The Just War Theory and the Ethical Governance of Research

Science and Engineering Ethics 19 (2):461-486 (2013)
This article analyses current trends in and future expectations of nanotechnology and other key enabling technologies for security as well as dual use nanotechnology from the perspective of the ethical Just War Theory (JWT), interpreted as an instrument to increase the threshold for using armed force for solving conflicts. The aim is to investigate the relevance of the JWT to the ethical governance of research. The analysis gives rise to the following results. From the perspective of the JWT, military research should be evaluated with different criteria than research for civil or civil security applications. From a technological perspective, the boundaries between technologies for civil and military applications are fuzzy. Therefore the JWT offers theoretical grounds for making clear distinctions between research for military, civil security and other applications that are not obvious from a purely technological perspective. Different actors bear responsibility for development of the technology than for resorting to armed force for solving conflicts or for use of weapons and military technologies in combat. Different criteria should be used for moral judgment of decisions made by each type of actor in each context. In addition to evaluation of potential consequences of future use of the weapons or military technologies under development, the JWT also prescribes ethical evaluation of the inherent intent and other foreseeable consequences of the development itself of new military technologies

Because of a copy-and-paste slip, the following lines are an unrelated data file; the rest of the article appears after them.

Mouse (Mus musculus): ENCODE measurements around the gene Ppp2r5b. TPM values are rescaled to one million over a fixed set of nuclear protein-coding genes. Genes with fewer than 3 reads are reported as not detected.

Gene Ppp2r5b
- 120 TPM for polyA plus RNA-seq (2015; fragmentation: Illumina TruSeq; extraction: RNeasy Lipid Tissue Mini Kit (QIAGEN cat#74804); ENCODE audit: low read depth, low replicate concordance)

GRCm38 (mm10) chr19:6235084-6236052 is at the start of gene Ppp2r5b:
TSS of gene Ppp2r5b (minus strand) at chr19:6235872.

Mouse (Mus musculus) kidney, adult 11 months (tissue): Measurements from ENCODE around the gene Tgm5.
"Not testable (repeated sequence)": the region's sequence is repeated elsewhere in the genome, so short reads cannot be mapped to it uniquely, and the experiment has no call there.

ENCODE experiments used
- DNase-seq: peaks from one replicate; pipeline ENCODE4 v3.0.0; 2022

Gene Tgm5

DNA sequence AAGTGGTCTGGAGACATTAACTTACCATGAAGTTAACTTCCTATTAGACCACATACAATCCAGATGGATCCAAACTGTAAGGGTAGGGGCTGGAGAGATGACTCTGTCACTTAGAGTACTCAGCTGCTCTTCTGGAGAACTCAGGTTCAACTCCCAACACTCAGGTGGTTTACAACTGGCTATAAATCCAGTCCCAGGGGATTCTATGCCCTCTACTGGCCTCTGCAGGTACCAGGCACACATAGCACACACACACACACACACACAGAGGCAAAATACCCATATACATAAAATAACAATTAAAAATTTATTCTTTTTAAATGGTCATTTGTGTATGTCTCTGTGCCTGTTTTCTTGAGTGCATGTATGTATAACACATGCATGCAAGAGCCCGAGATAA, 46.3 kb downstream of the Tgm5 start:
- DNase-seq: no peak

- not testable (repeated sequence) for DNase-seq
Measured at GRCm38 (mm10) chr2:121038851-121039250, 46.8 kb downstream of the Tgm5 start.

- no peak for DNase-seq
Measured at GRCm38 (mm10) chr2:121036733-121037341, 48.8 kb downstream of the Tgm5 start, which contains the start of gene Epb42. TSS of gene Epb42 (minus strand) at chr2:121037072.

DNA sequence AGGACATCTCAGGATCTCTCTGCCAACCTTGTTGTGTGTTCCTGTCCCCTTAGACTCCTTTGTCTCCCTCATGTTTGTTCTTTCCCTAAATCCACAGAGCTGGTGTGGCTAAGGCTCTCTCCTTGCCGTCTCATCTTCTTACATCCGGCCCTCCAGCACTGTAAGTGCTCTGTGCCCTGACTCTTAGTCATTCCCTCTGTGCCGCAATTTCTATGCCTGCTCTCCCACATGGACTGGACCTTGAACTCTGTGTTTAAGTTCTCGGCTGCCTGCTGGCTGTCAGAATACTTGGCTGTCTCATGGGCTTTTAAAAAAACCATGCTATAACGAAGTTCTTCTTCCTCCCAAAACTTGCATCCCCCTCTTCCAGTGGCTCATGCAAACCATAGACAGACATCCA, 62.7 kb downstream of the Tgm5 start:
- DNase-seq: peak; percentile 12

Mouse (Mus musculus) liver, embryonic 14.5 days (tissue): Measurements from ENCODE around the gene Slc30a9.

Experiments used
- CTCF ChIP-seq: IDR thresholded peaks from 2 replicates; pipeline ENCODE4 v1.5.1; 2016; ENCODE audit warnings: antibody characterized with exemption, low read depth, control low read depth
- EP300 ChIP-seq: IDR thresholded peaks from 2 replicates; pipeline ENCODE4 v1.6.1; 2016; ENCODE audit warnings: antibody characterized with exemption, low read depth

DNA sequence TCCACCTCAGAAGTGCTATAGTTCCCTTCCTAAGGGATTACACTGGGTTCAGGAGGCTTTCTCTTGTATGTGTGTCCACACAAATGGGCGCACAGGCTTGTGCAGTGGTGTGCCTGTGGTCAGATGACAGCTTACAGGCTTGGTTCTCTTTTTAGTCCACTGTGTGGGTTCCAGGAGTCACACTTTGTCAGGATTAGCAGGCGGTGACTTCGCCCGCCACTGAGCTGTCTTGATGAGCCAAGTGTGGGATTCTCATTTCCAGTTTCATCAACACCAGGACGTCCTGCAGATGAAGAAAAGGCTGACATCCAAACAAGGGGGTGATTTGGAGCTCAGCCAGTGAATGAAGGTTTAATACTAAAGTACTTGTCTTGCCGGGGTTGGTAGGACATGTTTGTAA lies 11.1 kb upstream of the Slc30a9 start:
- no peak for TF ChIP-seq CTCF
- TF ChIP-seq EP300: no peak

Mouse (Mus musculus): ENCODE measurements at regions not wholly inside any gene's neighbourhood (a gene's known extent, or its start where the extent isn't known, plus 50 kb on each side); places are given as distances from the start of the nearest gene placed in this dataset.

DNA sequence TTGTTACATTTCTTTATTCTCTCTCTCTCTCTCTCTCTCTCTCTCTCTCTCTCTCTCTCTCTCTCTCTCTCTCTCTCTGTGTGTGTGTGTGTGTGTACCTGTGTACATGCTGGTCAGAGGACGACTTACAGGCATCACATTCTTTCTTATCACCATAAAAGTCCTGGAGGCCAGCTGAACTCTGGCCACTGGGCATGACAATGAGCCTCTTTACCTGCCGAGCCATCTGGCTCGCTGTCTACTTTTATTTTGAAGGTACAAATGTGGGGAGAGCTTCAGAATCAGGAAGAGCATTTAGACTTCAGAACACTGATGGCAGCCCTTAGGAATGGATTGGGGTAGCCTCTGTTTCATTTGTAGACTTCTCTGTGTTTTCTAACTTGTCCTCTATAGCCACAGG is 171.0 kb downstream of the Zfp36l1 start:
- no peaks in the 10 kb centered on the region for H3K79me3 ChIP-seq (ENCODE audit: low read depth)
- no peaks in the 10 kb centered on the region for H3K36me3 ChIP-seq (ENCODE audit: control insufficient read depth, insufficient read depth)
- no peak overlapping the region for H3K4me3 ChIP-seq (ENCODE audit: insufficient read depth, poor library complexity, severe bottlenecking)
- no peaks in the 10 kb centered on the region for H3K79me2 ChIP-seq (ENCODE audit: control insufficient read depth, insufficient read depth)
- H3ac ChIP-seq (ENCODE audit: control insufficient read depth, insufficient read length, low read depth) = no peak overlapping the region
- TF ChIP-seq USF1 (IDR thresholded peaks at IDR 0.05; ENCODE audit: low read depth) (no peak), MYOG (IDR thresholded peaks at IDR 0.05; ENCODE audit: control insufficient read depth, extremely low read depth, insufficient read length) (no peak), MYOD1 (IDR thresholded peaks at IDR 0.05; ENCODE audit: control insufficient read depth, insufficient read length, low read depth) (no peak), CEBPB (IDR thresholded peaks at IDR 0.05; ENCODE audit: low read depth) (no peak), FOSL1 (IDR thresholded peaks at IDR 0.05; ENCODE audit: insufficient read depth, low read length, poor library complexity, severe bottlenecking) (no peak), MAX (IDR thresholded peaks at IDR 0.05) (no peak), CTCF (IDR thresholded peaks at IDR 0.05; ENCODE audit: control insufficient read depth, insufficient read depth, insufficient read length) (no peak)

Keywords Just War Theory  Research ethics  Nanotechnology  Emerging technology  Governance
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DOI 10.1007/s11948-012-9357-8
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References found in this work BETA
Alison McIntyre, Doctrine of Double Effect. Stanford Encyclopedia of Philosophy.
Garrath Williams, Responsibility. Internet Encyclopedia of Philosophy.
Alexander Moseley, Just War Theory. Internet Encyclopedia of Philosophy.

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